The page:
Host a CENDI-only Webmasters listserv to promote networking among the group.

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1.0 INTRODUCTION

In August 1997, the CENDI members established the Web Metrics Task Group to review the types of metrics being collected by the CENDI agencies, to review the analysis and uses to which these metrics are put, and to share lessons learned.

The task group met on November 17, 1997, at the DOE Forrestal Building, Washington DC, moderated by chair person Cheryl Hunter (DTIC). The team was comprised of representatives from the National Aeronautics and Space Administration (NASA), the National Library of Medicine (NLM), the US Geological Survey/Biological Resources Division (USGS/BRD), the National Technical Information Service (NTIS), and the Defense Technical Information Center (DTIC).

Prior to the meeting, the CENDI Secretariat and the User Education Working Group Chair prepared a list of discussion question as an outline for the presentation from each agency representative. The questions are provided as Appendix A.

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2.0 AGENCY DESCRIPTIONS

2.1 Defense Technical Information Center (DTIC)

DTIC's web environment is fairly complicated with over 100 DoD public sites housed on 12 SUN servers running Solaris OS and NCSA Netscape Enterprise web servers. DTIC hosts several restricted sites, including Early Bird, that is restricted to .mil and .gov accesses. STINET, DTIC's Scientific and Technical Information Network, has both public and secure sites running SSL technology. Internally, there is a mirror development environment which is IP restricted. External customers can FTP their site changes to DTIC. The revised sites are then moved to the production environment by DTIC staff, either manually or by automated scripts. DTIC web-based Intranet is available only to the DTIC subnet and certain external customers based on IP.

DTIC uses Access Watch software developed by David Maier, a local consultant, to gather web statistics. (Access Watch is free for academic and government use.) Glue scripts are used to customize Access Watch. The statistical package is run once per week for each root level directory. Graphical displays of the results are available on the Web, but restricted by .mil and IP addresses for their external customers.

Statistics presented include hourly server load, accesses by the top pages within a given directory, and accesses by domain and host. Accesses by domain provides information at the country domain and domain name levels. The summary data breaks down the accesses by internal and external users, allowing project developers to distinguish the accesses within DTIC for development and monitoring purposes from the outside user accesses.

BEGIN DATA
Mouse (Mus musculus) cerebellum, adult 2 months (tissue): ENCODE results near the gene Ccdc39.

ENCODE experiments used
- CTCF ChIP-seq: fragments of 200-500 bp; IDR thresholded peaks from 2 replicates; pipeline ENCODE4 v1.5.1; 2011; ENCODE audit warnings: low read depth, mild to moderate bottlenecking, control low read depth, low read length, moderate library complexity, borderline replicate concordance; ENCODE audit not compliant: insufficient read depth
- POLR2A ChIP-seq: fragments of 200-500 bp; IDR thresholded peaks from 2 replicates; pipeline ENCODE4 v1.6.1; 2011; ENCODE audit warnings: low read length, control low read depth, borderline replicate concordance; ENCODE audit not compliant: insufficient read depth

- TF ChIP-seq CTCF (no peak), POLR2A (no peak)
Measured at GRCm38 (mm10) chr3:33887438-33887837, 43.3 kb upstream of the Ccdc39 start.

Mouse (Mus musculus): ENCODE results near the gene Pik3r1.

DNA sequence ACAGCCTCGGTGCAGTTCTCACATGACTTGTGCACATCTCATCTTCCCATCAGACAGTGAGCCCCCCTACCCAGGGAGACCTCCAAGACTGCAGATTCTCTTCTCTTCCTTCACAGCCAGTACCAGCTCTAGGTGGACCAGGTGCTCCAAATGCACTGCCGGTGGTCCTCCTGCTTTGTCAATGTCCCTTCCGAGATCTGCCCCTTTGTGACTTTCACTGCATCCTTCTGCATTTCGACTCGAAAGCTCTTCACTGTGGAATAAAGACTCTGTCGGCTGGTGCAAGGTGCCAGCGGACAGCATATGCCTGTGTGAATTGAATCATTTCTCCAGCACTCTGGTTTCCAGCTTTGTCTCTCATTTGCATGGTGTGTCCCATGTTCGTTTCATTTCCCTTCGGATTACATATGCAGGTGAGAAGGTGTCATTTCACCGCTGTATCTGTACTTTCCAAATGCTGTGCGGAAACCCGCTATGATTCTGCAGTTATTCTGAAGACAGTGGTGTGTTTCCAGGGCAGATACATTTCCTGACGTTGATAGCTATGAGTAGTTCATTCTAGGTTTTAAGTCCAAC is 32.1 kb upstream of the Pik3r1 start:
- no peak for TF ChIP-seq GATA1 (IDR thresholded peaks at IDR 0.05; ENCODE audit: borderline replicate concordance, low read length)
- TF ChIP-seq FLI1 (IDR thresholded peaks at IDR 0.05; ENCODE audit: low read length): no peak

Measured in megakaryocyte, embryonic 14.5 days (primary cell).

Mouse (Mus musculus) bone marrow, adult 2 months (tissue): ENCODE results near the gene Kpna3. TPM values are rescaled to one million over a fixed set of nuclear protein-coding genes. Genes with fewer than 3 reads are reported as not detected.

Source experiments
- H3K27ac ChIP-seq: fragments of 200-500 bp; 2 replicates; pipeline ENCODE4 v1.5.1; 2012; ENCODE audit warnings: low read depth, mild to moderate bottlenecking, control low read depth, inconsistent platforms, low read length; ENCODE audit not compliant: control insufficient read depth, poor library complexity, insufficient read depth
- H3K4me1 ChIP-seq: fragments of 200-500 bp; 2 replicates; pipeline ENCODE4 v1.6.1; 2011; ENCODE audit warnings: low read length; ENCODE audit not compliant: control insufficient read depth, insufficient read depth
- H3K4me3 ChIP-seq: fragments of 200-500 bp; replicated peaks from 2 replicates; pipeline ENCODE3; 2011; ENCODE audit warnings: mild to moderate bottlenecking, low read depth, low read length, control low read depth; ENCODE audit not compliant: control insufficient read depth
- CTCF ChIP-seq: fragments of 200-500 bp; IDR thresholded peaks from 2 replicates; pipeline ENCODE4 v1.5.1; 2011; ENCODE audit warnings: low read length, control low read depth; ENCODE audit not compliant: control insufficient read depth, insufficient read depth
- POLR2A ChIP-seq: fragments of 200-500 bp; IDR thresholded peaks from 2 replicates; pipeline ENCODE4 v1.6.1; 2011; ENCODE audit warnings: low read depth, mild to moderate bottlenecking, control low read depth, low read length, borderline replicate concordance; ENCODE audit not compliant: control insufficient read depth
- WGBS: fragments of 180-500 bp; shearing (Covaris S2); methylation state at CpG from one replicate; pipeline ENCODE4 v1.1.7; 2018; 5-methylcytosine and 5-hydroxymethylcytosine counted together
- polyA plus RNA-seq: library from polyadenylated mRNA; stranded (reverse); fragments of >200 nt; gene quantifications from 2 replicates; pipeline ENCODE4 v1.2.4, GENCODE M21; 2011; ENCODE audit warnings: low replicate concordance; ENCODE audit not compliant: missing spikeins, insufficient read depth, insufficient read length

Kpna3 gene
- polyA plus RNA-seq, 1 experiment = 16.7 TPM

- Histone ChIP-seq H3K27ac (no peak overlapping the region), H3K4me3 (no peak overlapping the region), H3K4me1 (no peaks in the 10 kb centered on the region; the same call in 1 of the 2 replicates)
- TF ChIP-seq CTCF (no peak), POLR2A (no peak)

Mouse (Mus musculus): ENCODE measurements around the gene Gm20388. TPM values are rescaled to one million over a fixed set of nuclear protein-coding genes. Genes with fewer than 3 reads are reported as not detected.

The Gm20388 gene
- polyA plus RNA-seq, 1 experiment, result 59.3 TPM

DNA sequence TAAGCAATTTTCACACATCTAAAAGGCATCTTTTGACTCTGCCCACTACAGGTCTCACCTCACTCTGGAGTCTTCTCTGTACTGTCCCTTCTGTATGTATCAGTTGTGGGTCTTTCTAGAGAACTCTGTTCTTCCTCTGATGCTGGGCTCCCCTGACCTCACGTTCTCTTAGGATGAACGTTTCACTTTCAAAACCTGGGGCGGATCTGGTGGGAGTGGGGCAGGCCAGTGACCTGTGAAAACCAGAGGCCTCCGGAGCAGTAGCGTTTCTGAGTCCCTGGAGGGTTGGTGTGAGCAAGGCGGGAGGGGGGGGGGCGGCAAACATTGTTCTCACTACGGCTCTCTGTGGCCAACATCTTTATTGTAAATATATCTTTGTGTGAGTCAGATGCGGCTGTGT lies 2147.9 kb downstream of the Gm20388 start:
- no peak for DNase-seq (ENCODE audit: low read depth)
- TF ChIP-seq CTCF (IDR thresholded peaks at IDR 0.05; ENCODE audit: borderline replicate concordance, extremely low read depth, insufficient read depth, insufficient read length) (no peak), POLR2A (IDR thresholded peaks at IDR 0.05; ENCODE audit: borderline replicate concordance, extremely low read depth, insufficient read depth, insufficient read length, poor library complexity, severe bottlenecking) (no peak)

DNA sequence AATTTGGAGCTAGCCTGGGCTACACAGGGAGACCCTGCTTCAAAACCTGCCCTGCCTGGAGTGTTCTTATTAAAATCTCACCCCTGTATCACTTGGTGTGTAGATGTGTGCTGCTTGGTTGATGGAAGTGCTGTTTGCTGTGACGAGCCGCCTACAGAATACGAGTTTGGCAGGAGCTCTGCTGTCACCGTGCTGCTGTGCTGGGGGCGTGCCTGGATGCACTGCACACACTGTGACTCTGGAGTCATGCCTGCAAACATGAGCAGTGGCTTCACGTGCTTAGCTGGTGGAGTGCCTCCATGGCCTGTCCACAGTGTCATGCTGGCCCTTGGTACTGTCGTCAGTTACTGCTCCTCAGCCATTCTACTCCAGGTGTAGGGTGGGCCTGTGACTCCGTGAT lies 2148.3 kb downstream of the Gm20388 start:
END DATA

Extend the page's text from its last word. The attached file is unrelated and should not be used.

The number of accesses are counted based on a server request for an HTML page. A hit is any server request. Therefore, the opening of ".gif" files are counted as additional hits, but only one access for the page. Hourly statistics (maximum and minimum) can be gathered. Hourly statistics are also presented by percentile. The number of days that fall into the 90th percentile are displayed in color in the graphical display. Accesses per day are determined by the average hourly accesses times 24 hours.

Information on page demand can also be presented. The demand can be configured as low as ten. When configured at ten, Access Watch gives you the top ten hits for that data root level. If the site has a very sophisticated structure, the number would likely be configured higher. The page demand can be configured for any subdirectory level, not just the root.

DTIC web customers have been very pleased with the information provided by Access Watch. According to the content developers, the statistics are used to: 1) identify the site audience in order to focus the content, 2) determine the target audience for the site content in order to hone the marketing strategies, and 3) justify the budget (perhaps less from an economic point of view than to justify staffing for Web-based information dissemination). The statistics are helpful to determine the success of a site and its contents. It is especially interesting to look for historical trends.

DTIC does not use the statistics to determine capacity planning either for server or network bandwidth. For DTIC's own site, they use the statistics to hone the content.

Since DTIC hosts so many sites, web metrics help to answer the question of what are the high profile sites and where additional manpower may be needed. When politics and the number of hits are escalating, sites such as Gulf Link will make changes quickly in order to be most responsive.